At the beginning of the reading, Baudrillard’s theory in The Non-Functional System, or Subjective Discourse describes objects as having two functions; to be possessed as pure object and to be put to use as a functional entity. If the object is utilitarian it is given a social status. When it is object qua object, it can become part of a collection to only be looked upon, in total subjectivity.
After our discussion in recitation I began to think about Siki’s relationship to this theory in his own fashion collection. How he bridges this gap between function and non-function in his garments and brand ethos is something to consider. With a background in architecture and furniture design as well as a penchant for robots and machines, Siki identified with the scientific structural and functional aspects of design in his S/S 15 HUMAN/MACHINE. The human element was seen in other abstract visuals that he also favored, such as the cheesy tie-dye designs of 1970’s California skate scene. What Siki did in his garments was extract the functional aspect of the object (Machine/Robot) and translate that use into a pure object (collection). Yes the garments do have a new function of being adorned, but the mechanical and technological status of the machine (the mathematical folds etc) have been re appropriated into a simpler design concept. That of fashion.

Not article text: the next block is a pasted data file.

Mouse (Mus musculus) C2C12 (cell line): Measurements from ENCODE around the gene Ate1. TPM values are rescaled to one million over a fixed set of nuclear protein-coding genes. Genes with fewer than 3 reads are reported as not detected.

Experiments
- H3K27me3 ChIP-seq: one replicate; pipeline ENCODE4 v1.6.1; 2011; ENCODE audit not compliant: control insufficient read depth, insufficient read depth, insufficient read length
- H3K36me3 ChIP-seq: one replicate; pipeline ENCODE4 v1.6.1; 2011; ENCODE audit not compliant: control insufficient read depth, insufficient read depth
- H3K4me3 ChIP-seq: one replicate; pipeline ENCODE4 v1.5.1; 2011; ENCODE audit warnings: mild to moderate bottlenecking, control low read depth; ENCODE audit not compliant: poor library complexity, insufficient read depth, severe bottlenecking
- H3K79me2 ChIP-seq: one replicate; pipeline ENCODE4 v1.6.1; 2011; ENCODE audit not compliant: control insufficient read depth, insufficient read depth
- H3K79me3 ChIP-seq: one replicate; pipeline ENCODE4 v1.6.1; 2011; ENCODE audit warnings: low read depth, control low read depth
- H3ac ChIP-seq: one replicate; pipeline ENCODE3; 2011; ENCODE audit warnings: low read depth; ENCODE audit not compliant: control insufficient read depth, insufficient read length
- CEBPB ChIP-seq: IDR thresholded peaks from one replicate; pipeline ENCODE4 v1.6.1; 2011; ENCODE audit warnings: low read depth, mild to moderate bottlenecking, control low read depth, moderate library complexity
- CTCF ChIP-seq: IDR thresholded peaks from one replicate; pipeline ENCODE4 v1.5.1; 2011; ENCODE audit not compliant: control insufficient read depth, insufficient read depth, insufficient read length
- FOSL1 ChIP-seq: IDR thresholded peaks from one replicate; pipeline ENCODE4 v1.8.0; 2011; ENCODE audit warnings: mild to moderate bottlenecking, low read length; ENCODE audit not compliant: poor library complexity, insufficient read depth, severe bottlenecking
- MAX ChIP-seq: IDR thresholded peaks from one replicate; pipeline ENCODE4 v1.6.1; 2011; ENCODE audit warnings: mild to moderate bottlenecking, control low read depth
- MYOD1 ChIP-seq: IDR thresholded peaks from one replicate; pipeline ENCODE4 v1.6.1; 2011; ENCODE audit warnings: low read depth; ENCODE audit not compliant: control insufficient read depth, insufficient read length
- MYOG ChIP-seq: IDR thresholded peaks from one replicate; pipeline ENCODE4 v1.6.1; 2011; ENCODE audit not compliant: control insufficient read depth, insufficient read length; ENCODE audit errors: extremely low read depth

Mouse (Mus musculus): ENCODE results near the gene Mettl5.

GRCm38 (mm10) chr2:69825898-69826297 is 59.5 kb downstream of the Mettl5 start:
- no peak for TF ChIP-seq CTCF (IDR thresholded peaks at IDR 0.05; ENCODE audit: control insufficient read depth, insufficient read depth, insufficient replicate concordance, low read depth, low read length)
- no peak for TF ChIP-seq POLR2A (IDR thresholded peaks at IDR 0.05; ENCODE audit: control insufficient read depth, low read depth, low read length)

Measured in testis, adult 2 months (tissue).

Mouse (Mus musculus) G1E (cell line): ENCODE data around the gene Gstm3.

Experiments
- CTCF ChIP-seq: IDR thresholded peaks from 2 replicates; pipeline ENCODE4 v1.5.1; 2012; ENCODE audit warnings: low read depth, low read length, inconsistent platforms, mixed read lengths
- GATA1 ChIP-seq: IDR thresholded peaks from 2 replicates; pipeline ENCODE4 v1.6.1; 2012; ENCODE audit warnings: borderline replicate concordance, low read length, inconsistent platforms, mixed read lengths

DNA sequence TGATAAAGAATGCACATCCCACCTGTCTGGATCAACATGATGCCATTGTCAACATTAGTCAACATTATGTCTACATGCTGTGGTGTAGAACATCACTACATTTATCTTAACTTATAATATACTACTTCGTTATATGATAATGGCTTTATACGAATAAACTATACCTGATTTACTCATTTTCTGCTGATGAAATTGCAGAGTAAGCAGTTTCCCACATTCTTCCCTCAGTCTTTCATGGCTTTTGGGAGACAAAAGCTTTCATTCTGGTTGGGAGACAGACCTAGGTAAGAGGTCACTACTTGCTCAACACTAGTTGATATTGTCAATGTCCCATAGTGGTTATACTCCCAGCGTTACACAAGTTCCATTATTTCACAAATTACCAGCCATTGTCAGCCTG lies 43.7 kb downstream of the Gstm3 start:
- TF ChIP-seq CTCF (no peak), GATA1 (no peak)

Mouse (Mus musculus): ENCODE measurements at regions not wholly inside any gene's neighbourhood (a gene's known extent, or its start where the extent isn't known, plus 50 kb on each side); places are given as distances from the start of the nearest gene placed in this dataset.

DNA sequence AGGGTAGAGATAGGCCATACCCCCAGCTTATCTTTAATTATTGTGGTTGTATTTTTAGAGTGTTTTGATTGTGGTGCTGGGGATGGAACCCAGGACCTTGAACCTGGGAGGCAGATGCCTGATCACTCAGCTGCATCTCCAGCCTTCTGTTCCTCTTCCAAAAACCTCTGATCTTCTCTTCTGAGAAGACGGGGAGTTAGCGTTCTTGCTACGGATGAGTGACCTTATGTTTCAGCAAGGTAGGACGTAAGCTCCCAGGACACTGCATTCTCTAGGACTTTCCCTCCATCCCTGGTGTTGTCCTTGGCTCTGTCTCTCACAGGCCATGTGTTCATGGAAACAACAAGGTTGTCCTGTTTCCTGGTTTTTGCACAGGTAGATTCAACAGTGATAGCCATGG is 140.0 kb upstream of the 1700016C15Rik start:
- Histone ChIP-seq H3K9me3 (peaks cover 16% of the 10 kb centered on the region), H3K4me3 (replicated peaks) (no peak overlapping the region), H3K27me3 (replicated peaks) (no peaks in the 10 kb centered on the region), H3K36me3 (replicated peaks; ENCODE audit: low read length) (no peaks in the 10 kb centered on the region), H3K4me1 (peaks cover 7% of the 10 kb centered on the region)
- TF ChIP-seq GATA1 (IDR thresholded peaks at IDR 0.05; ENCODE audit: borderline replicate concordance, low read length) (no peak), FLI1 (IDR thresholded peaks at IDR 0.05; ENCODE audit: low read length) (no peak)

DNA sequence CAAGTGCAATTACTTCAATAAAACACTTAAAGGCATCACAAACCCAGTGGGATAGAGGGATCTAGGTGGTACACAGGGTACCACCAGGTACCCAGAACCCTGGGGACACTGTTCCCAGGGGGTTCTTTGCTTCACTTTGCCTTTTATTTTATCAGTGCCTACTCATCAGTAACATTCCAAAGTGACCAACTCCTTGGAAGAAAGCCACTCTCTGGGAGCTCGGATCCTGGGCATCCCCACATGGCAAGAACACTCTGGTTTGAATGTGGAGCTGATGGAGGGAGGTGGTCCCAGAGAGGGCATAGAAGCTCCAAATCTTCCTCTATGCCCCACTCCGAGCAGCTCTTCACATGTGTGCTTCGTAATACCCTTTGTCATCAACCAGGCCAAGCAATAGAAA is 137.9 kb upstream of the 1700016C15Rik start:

As Siki told us from the start of the lecture, what he describes and reveals to us is what HE believes. There is not one universal truth, it is just what he thinks. There is thought to what he does, but we must remember that it’s just clothes after all. After months of talking about the problematic concepts behind brands, designers, clothes, theory, integrity, consumption, and fast fashion, it was nice to be reminded that not everything has to have a problematic aspect to it. I can like something for it being an object qua object and that is it.